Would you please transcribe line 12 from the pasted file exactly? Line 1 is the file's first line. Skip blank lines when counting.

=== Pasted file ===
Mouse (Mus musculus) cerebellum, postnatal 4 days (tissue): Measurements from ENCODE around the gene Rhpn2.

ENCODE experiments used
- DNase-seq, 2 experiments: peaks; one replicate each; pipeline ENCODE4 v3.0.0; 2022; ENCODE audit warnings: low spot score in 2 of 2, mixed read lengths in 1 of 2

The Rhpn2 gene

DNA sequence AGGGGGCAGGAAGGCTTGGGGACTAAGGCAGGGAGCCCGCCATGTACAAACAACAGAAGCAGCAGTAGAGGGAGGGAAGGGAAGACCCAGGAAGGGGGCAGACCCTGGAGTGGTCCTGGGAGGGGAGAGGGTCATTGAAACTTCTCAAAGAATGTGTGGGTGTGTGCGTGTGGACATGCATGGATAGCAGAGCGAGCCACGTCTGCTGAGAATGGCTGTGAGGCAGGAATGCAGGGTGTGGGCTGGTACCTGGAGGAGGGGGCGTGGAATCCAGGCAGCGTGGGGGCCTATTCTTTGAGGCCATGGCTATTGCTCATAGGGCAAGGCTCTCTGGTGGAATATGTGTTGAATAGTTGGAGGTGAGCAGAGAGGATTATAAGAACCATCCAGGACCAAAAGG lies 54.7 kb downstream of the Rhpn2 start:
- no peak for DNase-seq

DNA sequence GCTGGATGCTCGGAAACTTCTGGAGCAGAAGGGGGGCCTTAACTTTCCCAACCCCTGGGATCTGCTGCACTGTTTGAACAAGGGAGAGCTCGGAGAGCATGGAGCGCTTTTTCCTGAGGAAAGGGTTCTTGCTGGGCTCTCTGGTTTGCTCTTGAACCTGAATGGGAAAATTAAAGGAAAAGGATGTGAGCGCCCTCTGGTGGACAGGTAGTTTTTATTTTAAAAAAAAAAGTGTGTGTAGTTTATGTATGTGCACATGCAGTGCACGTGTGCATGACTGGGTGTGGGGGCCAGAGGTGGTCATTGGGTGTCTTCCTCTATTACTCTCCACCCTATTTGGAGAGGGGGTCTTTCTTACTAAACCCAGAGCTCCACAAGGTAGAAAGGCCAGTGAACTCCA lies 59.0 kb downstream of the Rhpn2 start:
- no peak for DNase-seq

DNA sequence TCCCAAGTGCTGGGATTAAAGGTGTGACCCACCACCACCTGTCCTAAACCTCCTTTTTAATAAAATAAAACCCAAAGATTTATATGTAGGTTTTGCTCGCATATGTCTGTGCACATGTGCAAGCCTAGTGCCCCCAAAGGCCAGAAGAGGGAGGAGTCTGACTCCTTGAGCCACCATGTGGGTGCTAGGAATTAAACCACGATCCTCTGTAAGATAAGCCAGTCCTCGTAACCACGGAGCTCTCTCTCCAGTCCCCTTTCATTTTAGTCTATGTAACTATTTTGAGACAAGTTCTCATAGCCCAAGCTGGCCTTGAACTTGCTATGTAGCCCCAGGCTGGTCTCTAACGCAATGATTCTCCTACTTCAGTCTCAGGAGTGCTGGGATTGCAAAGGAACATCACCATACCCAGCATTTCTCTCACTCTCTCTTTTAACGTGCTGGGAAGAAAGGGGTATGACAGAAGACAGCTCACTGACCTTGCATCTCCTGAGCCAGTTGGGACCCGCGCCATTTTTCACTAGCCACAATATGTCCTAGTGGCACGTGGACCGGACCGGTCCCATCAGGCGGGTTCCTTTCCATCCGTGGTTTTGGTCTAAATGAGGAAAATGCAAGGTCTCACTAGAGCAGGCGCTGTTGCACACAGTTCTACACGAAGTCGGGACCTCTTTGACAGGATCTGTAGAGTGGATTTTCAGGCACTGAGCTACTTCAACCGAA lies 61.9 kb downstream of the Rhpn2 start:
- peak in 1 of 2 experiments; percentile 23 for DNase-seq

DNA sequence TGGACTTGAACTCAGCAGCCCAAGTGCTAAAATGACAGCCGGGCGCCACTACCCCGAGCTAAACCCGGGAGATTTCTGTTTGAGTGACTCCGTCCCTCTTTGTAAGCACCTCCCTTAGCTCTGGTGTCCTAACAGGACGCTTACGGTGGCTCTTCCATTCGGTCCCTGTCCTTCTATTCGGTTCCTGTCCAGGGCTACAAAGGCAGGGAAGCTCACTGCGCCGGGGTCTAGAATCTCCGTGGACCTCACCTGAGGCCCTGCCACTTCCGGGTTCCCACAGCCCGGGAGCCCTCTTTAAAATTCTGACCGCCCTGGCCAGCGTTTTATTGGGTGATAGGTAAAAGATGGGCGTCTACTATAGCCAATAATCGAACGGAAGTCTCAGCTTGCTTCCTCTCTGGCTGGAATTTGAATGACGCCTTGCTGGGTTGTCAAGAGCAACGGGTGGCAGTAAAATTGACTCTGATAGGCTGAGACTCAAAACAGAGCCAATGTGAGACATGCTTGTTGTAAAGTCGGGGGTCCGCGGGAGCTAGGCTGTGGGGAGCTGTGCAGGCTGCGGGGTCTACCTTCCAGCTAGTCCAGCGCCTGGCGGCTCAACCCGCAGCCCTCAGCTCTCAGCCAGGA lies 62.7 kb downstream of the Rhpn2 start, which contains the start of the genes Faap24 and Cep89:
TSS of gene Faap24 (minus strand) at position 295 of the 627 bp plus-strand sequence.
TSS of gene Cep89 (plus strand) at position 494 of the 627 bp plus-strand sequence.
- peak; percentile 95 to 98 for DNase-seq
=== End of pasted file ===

TSS of gene Faap24 (minus strand) at position 295 of the 627 bp plus-strand sequence.